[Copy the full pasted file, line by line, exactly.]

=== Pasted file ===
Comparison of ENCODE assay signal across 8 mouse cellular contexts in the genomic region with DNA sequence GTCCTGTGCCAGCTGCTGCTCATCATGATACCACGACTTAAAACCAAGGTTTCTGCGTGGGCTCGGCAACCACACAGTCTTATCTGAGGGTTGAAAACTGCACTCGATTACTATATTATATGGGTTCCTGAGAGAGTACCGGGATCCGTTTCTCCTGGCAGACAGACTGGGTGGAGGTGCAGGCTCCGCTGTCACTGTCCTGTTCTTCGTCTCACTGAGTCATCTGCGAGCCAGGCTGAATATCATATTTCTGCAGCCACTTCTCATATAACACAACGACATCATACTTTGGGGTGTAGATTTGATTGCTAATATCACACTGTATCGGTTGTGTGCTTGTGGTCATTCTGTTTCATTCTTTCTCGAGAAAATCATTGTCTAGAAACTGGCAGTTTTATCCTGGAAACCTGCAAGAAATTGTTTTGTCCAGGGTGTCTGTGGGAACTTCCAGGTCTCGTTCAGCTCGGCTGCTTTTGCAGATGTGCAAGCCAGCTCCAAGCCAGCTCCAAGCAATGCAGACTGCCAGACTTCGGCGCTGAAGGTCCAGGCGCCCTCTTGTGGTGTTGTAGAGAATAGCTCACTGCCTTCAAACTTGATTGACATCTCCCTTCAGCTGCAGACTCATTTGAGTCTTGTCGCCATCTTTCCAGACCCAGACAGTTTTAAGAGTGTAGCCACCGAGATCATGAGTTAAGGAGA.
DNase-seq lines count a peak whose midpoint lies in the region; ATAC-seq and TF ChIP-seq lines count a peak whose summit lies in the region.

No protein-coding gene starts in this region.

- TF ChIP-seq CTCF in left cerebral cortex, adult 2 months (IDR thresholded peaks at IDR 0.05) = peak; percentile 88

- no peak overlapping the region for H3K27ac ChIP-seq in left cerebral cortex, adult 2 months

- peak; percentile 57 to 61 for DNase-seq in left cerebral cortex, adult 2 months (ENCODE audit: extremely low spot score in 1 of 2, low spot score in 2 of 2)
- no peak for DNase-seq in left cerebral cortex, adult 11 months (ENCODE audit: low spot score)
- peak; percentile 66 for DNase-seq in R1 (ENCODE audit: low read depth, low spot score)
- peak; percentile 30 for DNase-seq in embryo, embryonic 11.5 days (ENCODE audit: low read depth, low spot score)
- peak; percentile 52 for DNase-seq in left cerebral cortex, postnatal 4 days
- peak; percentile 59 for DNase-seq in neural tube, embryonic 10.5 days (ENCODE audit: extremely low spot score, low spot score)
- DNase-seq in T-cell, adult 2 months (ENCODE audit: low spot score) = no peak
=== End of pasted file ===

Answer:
Comparison of ENCODE assay signal across 8 mouse cellular contexts in the genomic region with DNA sequence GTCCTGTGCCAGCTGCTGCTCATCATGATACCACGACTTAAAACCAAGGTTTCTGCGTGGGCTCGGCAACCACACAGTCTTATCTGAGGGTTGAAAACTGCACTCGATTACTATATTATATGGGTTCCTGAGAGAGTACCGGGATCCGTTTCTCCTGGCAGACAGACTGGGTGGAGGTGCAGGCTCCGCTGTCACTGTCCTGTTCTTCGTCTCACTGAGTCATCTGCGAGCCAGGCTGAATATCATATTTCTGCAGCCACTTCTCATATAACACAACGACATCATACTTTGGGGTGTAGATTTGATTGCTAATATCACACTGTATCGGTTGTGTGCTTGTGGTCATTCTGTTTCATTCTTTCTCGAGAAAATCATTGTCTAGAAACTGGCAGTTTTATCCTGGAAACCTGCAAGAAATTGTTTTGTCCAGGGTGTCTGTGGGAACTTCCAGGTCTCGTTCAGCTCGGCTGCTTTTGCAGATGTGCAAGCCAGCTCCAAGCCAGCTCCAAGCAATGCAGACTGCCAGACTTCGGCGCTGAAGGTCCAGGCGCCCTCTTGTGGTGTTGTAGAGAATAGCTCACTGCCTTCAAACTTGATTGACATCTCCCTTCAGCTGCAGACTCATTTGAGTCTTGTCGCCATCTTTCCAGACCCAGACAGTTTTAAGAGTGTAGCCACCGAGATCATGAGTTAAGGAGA.
DNase-seq lines count a peak whose midpoint lies in the region; ATAC-seq and TF ChIP-seq lines count a peak whose summit lies in the region.

No protein-coding gene starts in this region.

- TF ChIP-seq CTCF in left cerebral cortex, adult 2 months (IDR thresholded peaks at IDR 0.05) = peak; percentile 88

- no peak overlapping the region for H3K27ac ChIP-seq in left cerebral cortex, adult 2 months

- peak; percentile 57 to 61 for DNase-seq in left cerebral cortex, adult 2 months (ENCODE audit: extremely low spot score in 1 of 2, low spot score in 2 of 2)
- no peak for DNase-seq in left cerebral cortex, adult 11 months (ENCODE audit: low spot score)
- peak; percentile 66 for DNase-seq in R1 (ENCODE audit: low read depth, low spot score)
- peak; percentile 30 for DNase-seq in embryo, embryonic 11.5 days (ENCODE audit: low read depth, low spot score)
- peak; percentile 52 for DNase-seq in left cerebral cortex, postnatal 4 days
- peak; percentile 59 for DNase-seq in neural tube, embryonic 10.5 days (ENCODE audit: extremely low spot score, low spot score)
- DNase-seq in T-cell, adult 2 months (ENCODE audit: low spot score) = no peak